Danny Sullivan’s Indy Heat (Leland Corp, 1991)

We continue our selection of Indy 500 related games with Danny Sullivan’s Indy Heat.


This Super Sprint style game was developed by the Leland Corporation, who also made Ivan ‘Ironman’ Stewart’s Super Off Road. It was released in 1991. This game carries the name of Danny Sullivan, 1985 Indy 500 winner and 1988 Cart PPG Indy Car Champion.

Sullivan’s 1985 win is one of the most famous victories in the race’s history. In what became known as ‘spin and win’ Sullivan lost control while attempting to take the lead from pre-race favourite Mario Andretti on lap 120. What would ordinarily have been a race-ending collision for most drivers was avoided by an instinctive evasive manoeuvre from Andretti and Sullivan managing to keep his car out of the wall and regain control. On lap 139 he attempted the same passing manoeuvre again but made it stick and led until the end of the race.

It would be unfair to Indy Heat to just call it a Super Sprint clone, in my opinion, it’s one of the best Super Sprint clones.

The controls are similar to Super Sprint, though I would say they’re a little bit more skittish. Super Sprint wasn’t the most serious of games but Indy Heat is much more cartoonish and exaggerated, the wild handling and lively car animations are all part of this over-the-top presentation.


Indy Heat is a very hard game. After a few races it’ll just decide that it’s going to start winning; the car to watch for is the yellow one, that’s Danny Sullivan. This isn’t really a game to try and beat on one credit but I’m sure somebody out there can. It’ll be a tall order for most people though. The game takes you through a 15 round season featuring representations of all the popular indycar tracks of the day, both road and oval and of course you’ve got Indianapolis in there.

The version of Indy in this game isn’t exactly laser scanned for accuracy but it has all the landmarks, right down to a red start/finish line to represent the yard of bricks. All the tracks are quite easy to recognise if you’re familiar with the real circuits, and if you’re not, it usually has the name of the host city on a sign somewhere.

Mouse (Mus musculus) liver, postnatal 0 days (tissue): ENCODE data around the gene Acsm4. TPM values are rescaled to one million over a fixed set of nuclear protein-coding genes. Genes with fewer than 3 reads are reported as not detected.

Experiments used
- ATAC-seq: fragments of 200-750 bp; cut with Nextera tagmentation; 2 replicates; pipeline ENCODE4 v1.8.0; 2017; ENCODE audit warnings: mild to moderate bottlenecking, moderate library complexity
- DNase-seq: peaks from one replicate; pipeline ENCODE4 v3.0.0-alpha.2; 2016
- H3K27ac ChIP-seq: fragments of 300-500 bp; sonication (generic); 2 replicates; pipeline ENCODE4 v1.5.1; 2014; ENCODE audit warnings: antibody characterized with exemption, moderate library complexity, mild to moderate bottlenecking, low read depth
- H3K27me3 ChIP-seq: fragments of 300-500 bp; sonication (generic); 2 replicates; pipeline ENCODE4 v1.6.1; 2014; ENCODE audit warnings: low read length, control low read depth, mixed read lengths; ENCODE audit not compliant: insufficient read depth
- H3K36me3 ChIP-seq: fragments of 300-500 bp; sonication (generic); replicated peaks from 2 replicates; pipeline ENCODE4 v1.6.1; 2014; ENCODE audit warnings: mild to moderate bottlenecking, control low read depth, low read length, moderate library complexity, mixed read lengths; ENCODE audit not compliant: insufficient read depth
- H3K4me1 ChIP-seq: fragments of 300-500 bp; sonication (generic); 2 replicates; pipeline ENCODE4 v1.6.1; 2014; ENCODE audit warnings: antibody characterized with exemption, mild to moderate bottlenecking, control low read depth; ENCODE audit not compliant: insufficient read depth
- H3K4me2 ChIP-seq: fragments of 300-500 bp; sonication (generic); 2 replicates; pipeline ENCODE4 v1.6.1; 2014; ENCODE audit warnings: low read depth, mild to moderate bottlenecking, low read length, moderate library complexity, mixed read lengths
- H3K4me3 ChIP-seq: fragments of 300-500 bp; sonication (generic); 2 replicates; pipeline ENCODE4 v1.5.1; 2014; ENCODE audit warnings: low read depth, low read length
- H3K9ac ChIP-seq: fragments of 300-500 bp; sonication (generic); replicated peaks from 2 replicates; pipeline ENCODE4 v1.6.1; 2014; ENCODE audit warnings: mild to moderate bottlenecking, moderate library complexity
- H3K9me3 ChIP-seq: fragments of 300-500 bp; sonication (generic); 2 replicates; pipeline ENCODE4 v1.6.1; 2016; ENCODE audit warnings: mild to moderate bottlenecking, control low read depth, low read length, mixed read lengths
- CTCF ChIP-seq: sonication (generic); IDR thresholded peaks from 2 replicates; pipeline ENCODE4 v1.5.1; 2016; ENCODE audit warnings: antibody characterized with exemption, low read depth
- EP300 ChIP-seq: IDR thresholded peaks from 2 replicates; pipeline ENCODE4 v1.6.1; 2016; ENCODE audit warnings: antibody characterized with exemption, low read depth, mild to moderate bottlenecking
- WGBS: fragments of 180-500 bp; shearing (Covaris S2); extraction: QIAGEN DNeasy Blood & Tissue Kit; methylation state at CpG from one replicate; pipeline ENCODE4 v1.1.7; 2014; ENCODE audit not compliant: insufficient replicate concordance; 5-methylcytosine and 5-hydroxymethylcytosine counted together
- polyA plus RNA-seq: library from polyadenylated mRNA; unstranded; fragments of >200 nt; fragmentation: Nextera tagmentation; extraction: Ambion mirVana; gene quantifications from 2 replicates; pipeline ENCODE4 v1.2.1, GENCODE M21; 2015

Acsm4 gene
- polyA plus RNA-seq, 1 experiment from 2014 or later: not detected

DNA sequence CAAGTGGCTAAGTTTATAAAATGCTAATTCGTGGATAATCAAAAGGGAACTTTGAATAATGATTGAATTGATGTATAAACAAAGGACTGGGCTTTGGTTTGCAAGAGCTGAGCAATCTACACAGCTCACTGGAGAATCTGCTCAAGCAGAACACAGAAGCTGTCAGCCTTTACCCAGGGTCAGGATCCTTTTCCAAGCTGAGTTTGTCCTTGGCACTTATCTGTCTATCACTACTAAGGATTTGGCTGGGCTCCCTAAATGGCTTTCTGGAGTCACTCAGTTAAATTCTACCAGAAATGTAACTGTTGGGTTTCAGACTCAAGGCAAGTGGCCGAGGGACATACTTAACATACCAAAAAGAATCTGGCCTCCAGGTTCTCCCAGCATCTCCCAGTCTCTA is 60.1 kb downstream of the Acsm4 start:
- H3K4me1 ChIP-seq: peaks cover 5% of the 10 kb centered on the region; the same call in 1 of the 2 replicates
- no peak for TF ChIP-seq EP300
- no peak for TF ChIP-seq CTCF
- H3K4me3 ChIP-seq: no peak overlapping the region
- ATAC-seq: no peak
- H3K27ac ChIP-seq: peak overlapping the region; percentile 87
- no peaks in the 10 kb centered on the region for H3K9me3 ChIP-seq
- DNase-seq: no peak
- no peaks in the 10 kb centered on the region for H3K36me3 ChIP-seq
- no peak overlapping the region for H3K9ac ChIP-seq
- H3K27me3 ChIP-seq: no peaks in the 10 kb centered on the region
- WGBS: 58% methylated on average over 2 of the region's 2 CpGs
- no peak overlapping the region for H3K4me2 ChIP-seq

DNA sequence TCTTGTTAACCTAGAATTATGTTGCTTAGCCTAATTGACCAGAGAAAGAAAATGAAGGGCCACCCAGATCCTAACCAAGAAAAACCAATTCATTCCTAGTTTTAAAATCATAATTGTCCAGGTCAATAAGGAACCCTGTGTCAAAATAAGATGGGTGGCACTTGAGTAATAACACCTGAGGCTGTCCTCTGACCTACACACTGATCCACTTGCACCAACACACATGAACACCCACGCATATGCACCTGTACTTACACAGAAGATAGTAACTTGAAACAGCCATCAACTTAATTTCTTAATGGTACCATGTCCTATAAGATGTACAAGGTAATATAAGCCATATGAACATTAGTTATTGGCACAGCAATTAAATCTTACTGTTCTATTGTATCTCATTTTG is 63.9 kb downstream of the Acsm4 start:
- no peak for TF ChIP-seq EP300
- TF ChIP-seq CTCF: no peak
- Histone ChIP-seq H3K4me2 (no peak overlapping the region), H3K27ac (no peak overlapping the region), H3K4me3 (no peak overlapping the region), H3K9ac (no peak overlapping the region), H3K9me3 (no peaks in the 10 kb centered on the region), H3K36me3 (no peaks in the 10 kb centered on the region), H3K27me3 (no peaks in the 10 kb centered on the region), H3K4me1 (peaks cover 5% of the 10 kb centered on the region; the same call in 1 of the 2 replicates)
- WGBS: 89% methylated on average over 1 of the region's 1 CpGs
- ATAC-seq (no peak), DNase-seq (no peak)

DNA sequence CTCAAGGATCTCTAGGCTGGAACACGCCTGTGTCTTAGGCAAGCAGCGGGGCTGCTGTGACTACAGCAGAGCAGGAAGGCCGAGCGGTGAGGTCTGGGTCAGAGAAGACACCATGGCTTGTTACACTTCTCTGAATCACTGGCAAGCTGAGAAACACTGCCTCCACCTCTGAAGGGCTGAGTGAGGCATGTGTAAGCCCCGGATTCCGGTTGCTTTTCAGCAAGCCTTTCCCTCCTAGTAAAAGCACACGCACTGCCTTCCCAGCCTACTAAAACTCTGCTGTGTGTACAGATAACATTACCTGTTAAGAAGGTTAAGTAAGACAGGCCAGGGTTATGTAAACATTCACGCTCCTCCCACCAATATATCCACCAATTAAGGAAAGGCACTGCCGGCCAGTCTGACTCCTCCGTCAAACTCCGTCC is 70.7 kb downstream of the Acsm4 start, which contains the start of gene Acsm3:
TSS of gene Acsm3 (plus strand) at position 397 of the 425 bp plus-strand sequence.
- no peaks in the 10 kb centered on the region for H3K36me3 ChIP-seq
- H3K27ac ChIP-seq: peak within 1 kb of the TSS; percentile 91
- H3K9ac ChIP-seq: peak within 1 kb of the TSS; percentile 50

Just like Super Sprint, you’ve got an upgrade system, you get prize money for winning races and bonus money for continuing. You’ve got all the usual sorts of upgrades plus a couple of slightly unusual ones, the fuel economy and pit crew. This is because Indy Heat features a re-fuelling mechanic. During each race you’ll normally have to make at least one pit-stop. A nice little extra feature is being able to disrupt other cars’ stops by knocking them out of their pit-box. As a child this is the feature that made the game stand out for me. It made the game seem a little bit edgier than most racers and in the early ’90s that was a important selling point.


I was lucky enough to be able to play this in the arcades a few times but today you can play Indy Heat in MAME. The controls take a bit of fiddling with but that’s always the way with games like this which were meant for a free-spinning wheel. If arcade emulation isn’t your thing, there were a few home releases too. The best of these are the Atari ST and Commodore Amiga versions, they look pretty close to the original and they control quite well too.

There were ports for other platforms including the NES and Commodore 64. The NES version falls pretty far short of the mark in terms of presentation but it controls well and makes a good effort at replicating the music. There is also an unreleased prototype for the Genesis which is out there on the internet. It looks really good but I don’t think it feels very good to play. There’s something wrong with the controls that I can’t quite put my finger on. It’s worth checking out I suppose but your mileage may vary.


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